How Not To Paint A Room

Admire with premature satisfaction….Return to hardware store….three times.

Allow enthusiastic daughter to begin painting walls before drop cloth fully spread. No harm, no foul, the carpet is going anyway.

Attempt to paint intersection of wall and ceiling.

Observe blue streaks on white ceiling. Remember you should have taped the intersection of wall and ceiling.

Tape ceiling at top of wall with half-inch tape purchased at hardware store. Find and apply two-year-old, one-and-a-half-inch blue tape over half-inch tape.

Observe more blue streaks on white ceiling.

Return to hardware store. Purchase wider, green tape. Apply wider tape over two layers of narrower tape.

Complete walls. Step back and gaze with premature self-satisfaction.

Look up. Notice blue streaks and spatters on white ceiling just beyond tape.

Locate two-year-old white interior paint in basement closet.

Stab meaty part of hand while prying open with screwdriver.

Wash and dress wound. Finish prying open old can of white paint. Watch rusty bits fall into paint. Stir anyway.

Use three-inch wide roller to cover blue streaks and splatters on white ceiling with old paint containing rusty bits. Attempt to create neat, squared-off border of not-quite-matching-white-paint-with-rusty-bits.

Fail.

Realize another coat is necessary to cover blue streaks. Exhausted, pledge to do in the morning, before carpet guys come.

Awaken to call at 8:40 am. Carpet guys will be here in 20 minutes. Oops.

Thrill to installation of new carpet. Looks great.

Look up.

Notice visibly uneven white paint streaks, not matching rest of ceiling, veering off from the edges of the ceiling into horse-tail wisps moving toward light fixture at center of ceiling.

Take old white paint with rusty bits downstairs, use up all kitty litter absorbing it, and toss it in garbage in frustration.

Return to hardware store. Purchase ceiling paint, new rollers and thicker drop cloth to protect new carpet.

Realize you threw away paint tray and disposable liner along with kitty-litter filled rusty-bits old white paint.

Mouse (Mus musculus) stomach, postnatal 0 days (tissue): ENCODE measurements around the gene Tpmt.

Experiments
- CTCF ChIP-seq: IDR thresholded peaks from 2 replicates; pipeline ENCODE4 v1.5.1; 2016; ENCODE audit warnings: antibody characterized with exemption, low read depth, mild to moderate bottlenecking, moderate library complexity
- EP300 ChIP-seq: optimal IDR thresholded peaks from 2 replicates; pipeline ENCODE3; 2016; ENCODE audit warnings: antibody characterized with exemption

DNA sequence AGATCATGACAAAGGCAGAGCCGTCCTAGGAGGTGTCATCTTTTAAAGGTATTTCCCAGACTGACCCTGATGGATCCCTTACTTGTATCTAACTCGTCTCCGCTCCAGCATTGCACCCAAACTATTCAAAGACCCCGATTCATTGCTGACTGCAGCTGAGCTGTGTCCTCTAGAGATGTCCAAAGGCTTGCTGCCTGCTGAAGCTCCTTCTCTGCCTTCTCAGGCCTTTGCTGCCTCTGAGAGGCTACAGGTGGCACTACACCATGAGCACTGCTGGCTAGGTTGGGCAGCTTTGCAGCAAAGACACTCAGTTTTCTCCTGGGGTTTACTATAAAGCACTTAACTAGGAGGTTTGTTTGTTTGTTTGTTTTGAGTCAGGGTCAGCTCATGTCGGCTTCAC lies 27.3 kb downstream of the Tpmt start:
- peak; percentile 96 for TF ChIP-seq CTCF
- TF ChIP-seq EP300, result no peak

Return to hardware store. Purchase new tray and new liner. Add new brush and small roller too, just in case. Ha.

Also purchase long roller extender pole.

Spread new drop cloth. Use long pole extender to complete ceiling. Look up with premature self-satisfaction.

Look down at walls. Notice white streaks and white drip splatters on blue walls.

Frantically attempt to wipe of white streaks and spatters with damp paper towels, with mixed success.

Retrieve small amount of leftover blue paint from basement. Remove new paint liner with not-quite-dry ceiling paint residue from paint tray.  Pour blue paint directly into metal tray.

Paint over white streaks and spatters on blue wall. Step back to admire with premature self-satisfaction. Done.

Carefully fold slightly too-small drop cloth.

What are those two semi-circle marks new carpet? Flaws in carpet, right? Not? Drop cloth not as absorbent as claimed? Decide new chair and ottoman will cover vague semi-circle-shaped, possible-paint-stains on new carpet.

Sigh. Peel three layers of tape from top of wall. Miraculously, all come off easily and together. Walls look good.

Sweating, frizzy and lipstickless, in violation of every middle-aged woman rule imaginable, help FedEx guy who is delivering new chair, ottoman and desk.

Solve physics problem of getting large new chair and ottoman up narrow stairs and through narrow door.

Praise daughter lavishly for very effective help in getting masses of cardboard, plastic and Styrofoam outside for recycling.

Retrieve bits of Styrofoam blowing over neighbors’ yard. Cram into garbage bin. Collection tomorrow morning, no harm, no foul.

Next, solve weight-lifting problem of heavy box-o-desk.

Realize box must be lifted up the stairs one step at a time, as it will not slide up.

Miraculously, get heavy box upstairs, not pulling anything or otherwise injuring self.  Apparently. (See how it feels tomorrow.)

Open box containing desk.

Hold back tears upon observing level of assembly required: number of desk pieces, screws, pegs, and little cam-lock thingees that come with every Chinese-made piece of furniture, along with yet another Allen wrench.

Look on bright side. Still only 3 p.m.  This sucker WILL be built before dinner.

Plod mechanically through desk assembly using inadequate diagram.

Miraculously, assemble correctly first try.

Except, what was the glue for? Was I supposed to glue the wood pegs in? Feh. Humidity will take care of that.

Place desk. Admire with premature satisfaction.

Realize the one electrical outlet in room is on the wall opposite the only logical place to place the desk.

Discover the only extension cord you own is 1) brown, and sticks out against lovely grey and white new carpet and 2) two-pronged, not three-pronged, which won’t work for daughter’s new laptop.

Return to hardware store. Hardware store is closed. Give up, shower, go to dinner with happy, excited daughter. Promise to set up her laptop when we get home.

Inadvertently cause meltdown at dinner by reminding daughter not to use table as plate. Curse waitress for failing to bring plate. Demand plate.